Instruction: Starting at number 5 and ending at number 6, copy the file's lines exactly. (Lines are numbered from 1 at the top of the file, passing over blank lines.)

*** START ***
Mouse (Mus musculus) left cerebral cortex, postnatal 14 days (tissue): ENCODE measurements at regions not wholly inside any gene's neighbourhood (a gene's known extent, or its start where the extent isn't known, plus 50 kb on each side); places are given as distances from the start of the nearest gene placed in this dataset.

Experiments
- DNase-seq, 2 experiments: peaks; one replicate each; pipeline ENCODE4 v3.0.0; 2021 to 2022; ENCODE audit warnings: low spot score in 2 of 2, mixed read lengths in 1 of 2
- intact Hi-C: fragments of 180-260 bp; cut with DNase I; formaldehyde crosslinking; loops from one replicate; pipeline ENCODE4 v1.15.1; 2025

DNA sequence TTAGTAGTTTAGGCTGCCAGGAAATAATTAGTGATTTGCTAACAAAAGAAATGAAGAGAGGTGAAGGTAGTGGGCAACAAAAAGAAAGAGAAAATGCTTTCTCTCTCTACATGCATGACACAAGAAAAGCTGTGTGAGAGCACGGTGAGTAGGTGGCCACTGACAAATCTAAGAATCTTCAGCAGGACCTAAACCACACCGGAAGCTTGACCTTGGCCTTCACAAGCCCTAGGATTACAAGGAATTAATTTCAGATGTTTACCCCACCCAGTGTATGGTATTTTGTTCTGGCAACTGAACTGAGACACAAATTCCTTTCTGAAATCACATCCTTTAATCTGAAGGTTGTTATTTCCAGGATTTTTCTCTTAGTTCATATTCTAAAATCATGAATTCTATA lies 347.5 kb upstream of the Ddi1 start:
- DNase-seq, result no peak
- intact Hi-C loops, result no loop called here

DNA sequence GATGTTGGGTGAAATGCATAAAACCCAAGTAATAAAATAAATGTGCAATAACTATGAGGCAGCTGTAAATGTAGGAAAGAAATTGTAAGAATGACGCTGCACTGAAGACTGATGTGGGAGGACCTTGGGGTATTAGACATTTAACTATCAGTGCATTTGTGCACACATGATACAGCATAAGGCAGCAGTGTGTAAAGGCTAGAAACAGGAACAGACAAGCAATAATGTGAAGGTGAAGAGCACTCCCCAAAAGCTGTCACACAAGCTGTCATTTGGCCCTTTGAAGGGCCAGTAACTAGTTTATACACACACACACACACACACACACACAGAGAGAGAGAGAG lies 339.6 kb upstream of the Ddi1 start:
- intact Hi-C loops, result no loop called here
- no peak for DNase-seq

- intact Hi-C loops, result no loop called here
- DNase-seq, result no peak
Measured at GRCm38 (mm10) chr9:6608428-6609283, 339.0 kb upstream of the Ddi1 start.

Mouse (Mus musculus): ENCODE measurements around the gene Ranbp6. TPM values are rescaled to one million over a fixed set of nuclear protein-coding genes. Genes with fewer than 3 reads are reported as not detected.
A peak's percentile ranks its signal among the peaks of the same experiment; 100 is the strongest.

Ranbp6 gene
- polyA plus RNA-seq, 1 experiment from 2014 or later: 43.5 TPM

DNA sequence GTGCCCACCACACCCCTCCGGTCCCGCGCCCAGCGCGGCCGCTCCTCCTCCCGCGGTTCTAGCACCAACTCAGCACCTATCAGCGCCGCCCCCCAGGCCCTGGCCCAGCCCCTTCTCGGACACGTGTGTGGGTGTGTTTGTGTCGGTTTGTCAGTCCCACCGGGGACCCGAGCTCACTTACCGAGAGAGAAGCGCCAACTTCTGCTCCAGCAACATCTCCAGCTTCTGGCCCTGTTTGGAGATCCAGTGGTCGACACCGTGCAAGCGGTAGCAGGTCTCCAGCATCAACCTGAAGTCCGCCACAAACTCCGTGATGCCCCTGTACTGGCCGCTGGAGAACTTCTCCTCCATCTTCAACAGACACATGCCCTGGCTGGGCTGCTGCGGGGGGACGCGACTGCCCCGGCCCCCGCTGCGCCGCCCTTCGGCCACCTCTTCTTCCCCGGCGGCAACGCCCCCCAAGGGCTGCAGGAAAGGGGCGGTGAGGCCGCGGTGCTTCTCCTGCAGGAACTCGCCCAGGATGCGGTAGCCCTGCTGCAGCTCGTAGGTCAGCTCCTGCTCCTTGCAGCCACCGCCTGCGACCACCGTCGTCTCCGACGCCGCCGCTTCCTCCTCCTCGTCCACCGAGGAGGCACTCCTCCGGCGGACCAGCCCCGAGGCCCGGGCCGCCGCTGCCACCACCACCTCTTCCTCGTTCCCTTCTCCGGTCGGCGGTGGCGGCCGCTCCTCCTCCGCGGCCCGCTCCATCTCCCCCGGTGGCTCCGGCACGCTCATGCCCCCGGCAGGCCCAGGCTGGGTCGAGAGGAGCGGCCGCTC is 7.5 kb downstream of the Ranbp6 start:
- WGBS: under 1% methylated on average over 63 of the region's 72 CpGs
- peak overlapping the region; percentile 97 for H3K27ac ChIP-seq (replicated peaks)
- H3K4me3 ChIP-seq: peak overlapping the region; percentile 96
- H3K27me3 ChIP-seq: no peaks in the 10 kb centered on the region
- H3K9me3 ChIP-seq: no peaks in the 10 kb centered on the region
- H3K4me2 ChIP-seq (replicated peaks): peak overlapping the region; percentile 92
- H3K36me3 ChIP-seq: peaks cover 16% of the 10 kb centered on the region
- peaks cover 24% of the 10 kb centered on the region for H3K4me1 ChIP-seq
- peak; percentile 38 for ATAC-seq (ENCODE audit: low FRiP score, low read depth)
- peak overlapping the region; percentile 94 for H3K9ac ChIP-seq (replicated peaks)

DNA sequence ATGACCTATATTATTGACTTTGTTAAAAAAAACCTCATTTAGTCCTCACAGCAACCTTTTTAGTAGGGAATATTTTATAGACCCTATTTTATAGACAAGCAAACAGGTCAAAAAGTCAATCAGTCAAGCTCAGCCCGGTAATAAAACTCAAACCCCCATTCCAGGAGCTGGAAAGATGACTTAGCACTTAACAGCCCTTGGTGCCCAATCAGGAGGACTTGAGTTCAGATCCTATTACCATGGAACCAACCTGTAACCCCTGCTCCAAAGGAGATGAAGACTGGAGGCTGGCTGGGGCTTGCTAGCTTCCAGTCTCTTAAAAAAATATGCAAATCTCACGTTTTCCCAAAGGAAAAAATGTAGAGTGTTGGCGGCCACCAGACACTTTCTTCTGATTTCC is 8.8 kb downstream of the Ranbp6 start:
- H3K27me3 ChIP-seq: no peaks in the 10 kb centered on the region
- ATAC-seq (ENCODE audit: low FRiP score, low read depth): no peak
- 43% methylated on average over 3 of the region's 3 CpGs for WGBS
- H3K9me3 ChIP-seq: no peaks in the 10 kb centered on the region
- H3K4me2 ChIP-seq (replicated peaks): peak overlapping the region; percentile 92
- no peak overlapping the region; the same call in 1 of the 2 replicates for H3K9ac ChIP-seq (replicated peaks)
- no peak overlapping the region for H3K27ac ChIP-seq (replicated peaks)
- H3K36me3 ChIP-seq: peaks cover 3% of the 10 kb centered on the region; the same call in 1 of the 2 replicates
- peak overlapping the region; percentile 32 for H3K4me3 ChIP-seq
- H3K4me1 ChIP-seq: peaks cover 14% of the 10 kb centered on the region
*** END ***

DNA sequence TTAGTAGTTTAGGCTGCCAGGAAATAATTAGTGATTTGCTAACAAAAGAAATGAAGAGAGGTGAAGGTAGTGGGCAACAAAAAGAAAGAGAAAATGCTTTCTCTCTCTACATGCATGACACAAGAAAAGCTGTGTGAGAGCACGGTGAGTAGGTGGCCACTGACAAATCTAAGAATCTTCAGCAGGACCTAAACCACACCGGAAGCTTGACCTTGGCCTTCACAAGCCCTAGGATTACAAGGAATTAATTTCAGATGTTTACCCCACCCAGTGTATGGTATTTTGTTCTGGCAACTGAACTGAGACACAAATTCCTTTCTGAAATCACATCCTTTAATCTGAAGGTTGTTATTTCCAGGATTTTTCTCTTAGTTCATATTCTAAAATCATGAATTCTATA lies 347.5 kb upstream of the Ddi1 start:
- DNase-seq, result no peak